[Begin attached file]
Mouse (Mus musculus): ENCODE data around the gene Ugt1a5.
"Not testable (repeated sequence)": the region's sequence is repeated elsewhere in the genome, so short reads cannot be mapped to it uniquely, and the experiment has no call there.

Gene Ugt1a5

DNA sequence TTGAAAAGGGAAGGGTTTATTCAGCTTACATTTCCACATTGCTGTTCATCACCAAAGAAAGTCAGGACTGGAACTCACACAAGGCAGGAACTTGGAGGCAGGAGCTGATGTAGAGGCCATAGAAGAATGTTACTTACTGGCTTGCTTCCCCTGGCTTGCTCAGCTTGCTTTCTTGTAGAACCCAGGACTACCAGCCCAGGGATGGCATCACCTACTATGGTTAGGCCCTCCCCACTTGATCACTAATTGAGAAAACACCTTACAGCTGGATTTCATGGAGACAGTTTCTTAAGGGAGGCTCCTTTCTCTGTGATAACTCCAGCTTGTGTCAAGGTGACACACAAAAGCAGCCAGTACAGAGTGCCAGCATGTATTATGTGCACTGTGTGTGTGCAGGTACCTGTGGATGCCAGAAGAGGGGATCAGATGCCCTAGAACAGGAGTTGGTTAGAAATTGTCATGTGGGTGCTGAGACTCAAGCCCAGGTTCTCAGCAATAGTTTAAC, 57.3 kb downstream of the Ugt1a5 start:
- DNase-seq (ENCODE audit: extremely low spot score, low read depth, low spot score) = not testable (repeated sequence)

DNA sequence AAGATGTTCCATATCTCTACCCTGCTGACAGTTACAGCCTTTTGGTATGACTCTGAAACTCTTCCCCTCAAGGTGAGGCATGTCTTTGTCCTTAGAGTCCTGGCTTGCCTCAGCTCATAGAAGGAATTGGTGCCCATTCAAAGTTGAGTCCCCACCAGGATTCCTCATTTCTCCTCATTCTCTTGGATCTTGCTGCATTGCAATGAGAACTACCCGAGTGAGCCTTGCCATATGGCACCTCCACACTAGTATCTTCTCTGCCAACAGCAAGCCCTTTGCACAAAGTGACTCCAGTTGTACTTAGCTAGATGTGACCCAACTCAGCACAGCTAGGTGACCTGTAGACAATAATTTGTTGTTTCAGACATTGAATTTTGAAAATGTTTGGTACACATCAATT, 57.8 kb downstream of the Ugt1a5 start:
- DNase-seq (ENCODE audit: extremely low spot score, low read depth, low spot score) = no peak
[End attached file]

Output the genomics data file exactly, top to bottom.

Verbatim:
Mouse (Mus musculus): ENCODE data around the gene Ugt1a5.
"Not testable (repeated sequence)": the region's sequence is repeated elsewhere in the genome, so short reads cannot be mapped to it uniquely, and the experiment has no call there.

Gene Ugt1a5

DNA sequence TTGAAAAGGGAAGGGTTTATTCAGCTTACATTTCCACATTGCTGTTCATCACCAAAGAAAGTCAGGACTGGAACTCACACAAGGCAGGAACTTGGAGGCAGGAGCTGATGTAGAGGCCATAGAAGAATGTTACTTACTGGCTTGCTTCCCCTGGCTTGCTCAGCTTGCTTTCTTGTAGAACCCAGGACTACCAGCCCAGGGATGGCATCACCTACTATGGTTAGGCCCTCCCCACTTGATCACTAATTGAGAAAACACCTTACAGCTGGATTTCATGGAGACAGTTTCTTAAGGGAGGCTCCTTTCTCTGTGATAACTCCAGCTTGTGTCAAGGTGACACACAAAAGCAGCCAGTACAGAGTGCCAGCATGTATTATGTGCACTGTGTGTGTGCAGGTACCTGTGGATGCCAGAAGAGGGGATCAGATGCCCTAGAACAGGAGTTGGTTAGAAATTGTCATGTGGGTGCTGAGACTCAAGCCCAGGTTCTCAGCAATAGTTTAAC, 57.3 kb downstream of the Ugt1a5 start:
- DNase-seq (ENCODE audit: extremely low spot score, low read depth, low spot score) = not testable (repeated sequence)

DNA sequence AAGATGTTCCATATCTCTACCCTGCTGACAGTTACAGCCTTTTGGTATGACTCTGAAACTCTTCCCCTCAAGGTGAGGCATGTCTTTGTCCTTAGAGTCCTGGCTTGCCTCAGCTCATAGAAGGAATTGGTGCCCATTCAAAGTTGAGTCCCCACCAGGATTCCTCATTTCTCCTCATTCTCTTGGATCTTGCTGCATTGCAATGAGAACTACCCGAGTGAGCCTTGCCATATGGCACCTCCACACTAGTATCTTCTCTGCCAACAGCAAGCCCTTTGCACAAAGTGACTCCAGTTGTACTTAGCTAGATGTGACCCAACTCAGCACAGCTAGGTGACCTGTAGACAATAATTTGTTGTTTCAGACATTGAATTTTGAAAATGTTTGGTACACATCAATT, 57.8 kb downstream of the Ugt1a5 start:
- DNase-seq (ENCODE audit: extremely low spot score, low read depth, low spot score) = no peak